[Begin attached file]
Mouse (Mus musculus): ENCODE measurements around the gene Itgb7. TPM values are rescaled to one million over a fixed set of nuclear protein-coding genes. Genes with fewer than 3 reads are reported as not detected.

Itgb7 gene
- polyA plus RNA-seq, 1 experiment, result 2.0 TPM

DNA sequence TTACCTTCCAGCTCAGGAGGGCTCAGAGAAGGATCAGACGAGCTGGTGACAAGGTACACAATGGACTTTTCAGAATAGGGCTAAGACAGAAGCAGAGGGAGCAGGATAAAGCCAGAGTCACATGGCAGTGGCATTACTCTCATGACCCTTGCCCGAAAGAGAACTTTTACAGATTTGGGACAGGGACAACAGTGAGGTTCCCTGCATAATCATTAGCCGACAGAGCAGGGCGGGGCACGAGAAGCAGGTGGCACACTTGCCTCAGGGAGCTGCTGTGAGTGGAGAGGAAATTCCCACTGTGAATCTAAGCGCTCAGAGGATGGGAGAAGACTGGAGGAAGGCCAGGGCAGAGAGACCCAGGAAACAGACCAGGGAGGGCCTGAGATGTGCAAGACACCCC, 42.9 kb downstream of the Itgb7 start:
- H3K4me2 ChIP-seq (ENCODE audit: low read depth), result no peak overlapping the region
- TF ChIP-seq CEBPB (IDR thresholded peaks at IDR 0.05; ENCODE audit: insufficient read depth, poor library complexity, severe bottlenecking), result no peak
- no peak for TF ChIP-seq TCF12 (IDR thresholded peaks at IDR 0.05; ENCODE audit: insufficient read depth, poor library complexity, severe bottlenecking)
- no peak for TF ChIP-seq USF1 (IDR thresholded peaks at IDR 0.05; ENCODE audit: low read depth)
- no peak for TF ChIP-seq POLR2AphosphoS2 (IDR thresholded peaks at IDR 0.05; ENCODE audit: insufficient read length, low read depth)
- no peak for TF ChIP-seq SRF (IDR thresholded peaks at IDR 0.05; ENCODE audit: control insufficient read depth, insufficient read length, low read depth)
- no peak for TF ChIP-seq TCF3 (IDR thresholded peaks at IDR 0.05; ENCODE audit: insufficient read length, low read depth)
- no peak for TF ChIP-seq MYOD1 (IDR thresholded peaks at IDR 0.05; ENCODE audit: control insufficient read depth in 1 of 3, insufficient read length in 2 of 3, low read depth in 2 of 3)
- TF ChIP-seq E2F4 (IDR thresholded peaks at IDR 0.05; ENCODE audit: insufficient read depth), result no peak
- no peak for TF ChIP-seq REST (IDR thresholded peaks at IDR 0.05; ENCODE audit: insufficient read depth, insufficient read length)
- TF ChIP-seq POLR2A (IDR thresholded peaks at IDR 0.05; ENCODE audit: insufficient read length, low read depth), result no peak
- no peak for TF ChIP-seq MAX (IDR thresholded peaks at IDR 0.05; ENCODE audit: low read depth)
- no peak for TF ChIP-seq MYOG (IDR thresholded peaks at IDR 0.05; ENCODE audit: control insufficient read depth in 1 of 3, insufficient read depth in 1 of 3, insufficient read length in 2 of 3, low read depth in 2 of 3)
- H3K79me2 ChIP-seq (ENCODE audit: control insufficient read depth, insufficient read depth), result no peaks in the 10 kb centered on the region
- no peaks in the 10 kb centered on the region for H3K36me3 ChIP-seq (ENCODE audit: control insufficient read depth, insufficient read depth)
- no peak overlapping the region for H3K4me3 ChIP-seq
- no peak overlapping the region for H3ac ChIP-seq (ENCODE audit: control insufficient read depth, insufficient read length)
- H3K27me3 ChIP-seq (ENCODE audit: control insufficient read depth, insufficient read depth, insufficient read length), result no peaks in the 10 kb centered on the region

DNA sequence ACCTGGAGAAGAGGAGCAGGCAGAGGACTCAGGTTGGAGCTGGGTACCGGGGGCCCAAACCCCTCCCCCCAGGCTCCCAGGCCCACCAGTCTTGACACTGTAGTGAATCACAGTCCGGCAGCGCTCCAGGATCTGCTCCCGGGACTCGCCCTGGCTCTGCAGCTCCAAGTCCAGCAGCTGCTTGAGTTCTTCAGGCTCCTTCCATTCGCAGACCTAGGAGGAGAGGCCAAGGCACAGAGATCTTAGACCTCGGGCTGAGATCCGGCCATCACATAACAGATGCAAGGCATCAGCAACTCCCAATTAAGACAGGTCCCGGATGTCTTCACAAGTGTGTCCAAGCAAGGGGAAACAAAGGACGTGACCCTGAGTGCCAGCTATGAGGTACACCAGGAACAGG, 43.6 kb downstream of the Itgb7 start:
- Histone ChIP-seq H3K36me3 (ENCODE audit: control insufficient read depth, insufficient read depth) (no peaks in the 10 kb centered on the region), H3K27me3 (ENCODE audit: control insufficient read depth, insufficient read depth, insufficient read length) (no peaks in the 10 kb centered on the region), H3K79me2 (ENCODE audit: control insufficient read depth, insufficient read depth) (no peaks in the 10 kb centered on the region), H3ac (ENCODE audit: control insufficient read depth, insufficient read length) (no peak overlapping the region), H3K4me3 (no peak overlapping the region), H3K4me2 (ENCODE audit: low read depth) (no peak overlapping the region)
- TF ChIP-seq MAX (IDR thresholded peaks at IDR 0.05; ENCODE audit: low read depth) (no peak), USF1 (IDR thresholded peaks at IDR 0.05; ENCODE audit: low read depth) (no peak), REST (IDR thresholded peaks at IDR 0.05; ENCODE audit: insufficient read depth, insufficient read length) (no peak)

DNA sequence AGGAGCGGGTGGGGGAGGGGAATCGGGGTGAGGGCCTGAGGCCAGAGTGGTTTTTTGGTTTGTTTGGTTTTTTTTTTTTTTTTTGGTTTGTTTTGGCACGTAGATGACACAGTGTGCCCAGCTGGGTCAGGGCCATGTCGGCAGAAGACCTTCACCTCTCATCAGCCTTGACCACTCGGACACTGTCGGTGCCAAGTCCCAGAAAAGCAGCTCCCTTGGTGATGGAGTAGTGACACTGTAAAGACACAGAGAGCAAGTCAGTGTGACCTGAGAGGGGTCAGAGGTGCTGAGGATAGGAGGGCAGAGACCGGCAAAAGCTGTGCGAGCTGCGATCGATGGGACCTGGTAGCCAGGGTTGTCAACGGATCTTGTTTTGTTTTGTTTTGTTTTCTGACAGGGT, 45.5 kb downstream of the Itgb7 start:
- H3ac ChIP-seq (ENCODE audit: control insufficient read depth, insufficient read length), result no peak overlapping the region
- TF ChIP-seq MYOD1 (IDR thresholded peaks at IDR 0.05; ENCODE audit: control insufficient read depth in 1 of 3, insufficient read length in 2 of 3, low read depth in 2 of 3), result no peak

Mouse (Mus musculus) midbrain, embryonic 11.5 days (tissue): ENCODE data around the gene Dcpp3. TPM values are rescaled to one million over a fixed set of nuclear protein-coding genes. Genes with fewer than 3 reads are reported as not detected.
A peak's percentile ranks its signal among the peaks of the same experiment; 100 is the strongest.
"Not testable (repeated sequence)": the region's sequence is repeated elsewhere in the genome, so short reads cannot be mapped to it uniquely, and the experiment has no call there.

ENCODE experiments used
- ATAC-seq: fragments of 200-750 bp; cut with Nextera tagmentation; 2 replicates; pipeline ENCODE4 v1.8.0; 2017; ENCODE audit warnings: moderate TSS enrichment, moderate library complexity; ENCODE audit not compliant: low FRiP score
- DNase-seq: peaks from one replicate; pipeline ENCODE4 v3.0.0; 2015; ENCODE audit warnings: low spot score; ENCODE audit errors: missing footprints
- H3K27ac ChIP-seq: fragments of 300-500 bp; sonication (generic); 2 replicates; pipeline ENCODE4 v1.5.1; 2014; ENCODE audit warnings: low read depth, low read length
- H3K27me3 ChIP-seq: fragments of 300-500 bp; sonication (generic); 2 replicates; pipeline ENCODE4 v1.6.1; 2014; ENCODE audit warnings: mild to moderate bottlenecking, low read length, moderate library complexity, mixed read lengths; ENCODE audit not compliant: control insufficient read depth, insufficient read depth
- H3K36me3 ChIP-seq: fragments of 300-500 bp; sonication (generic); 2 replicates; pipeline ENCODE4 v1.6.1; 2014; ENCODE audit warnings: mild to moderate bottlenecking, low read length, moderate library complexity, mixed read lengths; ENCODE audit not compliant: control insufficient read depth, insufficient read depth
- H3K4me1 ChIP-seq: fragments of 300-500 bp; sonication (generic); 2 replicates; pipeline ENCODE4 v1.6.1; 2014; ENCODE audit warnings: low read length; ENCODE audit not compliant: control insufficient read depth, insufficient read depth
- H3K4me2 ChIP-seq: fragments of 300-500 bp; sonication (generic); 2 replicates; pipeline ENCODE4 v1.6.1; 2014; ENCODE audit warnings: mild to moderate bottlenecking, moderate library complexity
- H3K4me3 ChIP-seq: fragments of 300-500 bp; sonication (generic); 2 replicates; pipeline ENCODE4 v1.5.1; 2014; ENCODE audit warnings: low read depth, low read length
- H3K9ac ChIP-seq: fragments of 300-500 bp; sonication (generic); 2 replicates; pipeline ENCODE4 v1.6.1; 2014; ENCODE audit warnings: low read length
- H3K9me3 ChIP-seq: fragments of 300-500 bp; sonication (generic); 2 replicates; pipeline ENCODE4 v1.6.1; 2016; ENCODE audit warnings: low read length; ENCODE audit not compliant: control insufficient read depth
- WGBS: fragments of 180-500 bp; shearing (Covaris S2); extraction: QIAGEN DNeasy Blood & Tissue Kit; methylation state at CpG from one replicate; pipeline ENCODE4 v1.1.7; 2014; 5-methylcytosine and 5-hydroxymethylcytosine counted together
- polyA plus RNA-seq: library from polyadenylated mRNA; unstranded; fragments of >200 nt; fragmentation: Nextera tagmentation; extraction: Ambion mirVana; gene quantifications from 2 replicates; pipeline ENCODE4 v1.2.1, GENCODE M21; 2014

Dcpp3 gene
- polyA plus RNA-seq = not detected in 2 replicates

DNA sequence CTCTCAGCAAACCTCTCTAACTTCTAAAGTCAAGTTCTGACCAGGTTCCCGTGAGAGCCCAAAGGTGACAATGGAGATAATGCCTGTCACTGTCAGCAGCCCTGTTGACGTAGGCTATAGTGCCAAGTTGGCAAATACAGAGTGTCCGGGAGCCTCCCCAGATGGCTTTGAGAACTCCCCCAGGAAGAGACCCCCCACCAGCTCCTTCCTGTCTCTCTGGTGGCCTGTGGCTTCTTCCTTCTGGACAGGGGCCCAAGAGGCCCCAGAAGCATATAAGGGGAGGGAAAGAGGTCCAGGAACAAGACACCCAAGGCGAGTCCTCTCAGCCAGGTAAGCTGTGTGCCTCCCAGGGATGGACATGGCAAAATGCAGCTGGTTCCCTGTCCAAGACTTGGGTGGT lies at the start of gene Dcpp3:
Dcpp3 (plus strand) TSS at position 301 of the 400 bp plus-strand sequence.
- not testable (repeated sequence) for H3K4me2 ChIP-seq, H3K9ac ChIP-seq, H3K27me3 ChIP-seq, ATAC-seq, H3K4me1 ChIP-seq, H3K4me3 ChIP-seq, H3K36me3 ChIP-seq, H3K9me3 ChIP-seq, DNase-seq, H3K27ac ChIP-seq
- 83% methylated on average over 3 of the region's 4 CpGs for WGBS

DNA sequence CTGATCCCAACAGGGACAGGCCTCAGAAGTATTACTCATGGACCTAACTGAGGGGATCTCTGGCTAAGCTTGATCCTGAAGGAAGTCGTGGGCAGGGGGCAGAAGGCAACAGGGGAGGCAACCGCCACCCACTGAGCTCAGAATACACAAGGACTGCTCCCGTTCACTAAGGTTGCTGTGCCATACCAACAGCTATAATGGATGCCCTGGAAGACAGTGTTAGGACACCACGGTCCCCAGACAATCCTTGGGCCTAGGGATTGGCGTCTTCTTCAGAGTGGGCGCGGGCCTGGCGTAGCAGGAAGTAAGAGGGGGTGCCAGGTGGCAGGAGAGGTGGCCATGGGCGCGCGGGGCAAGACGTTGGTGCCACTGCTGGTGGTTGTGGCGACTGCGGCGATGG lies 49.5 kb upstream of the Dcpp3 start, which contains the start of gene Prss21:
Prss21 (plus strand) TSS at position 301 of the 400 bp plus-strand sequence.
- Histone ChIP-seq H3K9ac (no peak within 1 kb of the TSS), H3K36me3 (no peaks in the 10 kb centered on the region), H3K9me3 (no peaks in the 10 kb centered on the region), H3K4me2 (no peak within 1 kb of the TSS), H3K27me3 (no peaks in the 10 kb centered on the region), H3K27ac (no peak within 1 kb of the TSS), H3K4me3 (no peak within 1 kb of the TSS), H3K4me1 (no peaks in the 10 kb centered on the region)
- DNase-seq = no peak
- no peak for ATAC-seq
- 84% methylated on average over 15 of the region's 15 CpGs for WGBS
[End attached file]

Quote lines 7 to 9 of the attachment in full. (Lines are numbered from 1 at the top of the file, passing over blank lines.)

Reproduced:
- no peak for TF ChIP-seq TCF12 (IDR thresholded peaks at IDR 0.05; ENCODE audit: insufficient read depth, poor library complexity, severe bottlenecking)
- no peak for TF ChIP-seq USF1 (IDR thresholded peaks at IDR 0.05; ENCODE audit: low read depth)
- no peak for TF ChIP-seq POLR2AphosphoS2 (IDR thresholded peaks at IDR 0.05; ENCODE audit: insufficient read length, low read depth)